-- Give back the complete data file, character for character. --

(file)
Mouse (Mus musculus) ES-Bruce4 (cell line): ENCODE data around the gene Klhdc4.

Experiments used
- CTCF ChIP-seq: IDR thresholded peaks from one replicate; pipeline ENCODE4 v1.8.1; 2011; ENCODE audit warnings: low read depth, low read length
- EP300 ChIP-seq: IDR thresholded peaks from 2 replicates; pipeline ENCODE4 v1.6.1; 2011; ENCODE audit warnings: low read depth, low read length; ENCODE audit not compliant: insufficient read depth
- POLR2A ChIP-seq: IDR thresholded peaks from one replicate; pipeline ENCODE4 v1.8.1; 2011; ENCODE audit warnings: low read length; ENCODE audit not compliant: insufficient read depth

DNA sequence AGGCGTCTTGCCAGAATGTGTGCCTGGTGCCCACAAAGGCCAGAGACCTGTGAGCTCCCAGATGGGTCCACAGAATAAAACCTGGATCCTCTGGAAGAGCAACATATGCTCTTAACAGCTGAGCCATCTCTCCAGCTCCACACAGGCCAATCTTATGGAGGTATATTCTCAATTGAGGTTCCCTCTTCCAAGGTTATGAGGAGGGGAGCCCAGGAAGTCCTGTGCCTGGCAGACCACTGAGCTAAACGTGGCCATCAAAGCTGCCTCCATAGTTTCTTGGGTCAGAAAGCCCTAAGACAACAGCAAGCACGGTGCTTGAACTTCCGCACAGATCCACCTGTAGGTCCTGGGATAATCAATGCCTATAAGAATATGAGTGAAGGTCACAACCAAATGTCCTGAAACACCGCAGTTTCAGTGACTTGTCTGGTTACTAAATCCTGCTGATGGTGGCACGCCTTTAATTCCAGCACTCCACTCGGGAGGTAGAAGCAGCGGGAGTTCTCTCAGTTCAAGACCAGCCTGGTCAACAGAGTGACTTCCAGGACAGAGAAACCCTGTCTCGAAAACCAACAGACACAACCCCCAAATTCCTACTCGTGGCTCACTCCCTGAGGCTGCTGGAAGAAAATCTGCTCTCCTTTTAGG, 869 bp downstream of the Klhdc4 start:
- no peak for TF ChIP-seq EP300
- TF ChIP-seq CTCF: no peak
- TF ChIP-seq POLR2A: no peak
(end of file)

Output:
Mouse (Mus musculus) ES-Bruce4 (cell line): ENCODE data around the gene Klhdc4.

Experiments used
- CTCF ChIP-seq: IDR thresholded peaks from one replicate; pipeline ENCODE4 v1.8.1; 2011; ENCODE audit warnings: low read depth, low read length
- EP300 ChIP-seq: IDR thresholded peaks from 2 replicates; pipeline ENCODE4 v1.6.1; 2011; ENCODE audit warnings: low read depth, low read length; ENCODE audit not compliant: insufficient read depth
- POLR2A ChIP-seq: IDR thresholded peaks from one replicate; pipeline ENCODE4 v1.8.1; 2011; ENCODE audit warnings: low read length; ENCODE audit not compliant: insufficient read depth

DNA sequence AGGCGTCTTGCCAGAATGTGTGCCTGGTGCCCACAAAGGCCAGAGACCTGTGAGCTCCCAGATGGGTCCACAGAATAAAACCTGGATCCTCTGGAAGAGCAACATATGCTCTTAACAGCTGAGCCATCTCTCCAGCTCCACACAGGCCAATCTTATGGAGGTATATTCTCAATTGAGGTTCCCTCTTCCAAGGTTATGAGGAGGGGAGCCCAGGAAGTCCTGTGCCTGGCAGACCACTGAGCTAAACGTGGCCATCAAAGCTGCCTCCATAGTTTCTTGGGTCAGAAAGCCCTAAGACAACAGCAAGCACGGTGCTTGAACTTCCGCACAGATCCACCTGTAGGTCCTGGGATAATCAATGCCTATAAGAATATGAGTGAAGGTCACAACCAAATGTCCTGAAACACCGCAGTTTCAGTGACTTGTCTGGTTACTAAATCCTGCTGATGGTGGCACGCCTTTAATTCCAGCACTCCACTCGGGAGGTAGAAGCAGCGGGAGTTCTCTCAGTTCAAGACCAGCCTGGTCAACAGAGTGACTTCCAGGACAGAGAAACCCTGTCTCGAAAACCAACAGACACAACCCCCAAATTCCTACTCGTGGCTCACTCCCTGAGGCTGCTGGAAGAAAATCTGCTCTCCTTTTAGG, 869 bp downstream of the Klhdc4 start:
- no peak for TF ChIP-seq EP300
- TF ChIP-seq CTCF: no peak
- TF ChIP-seq POLR2A: no peak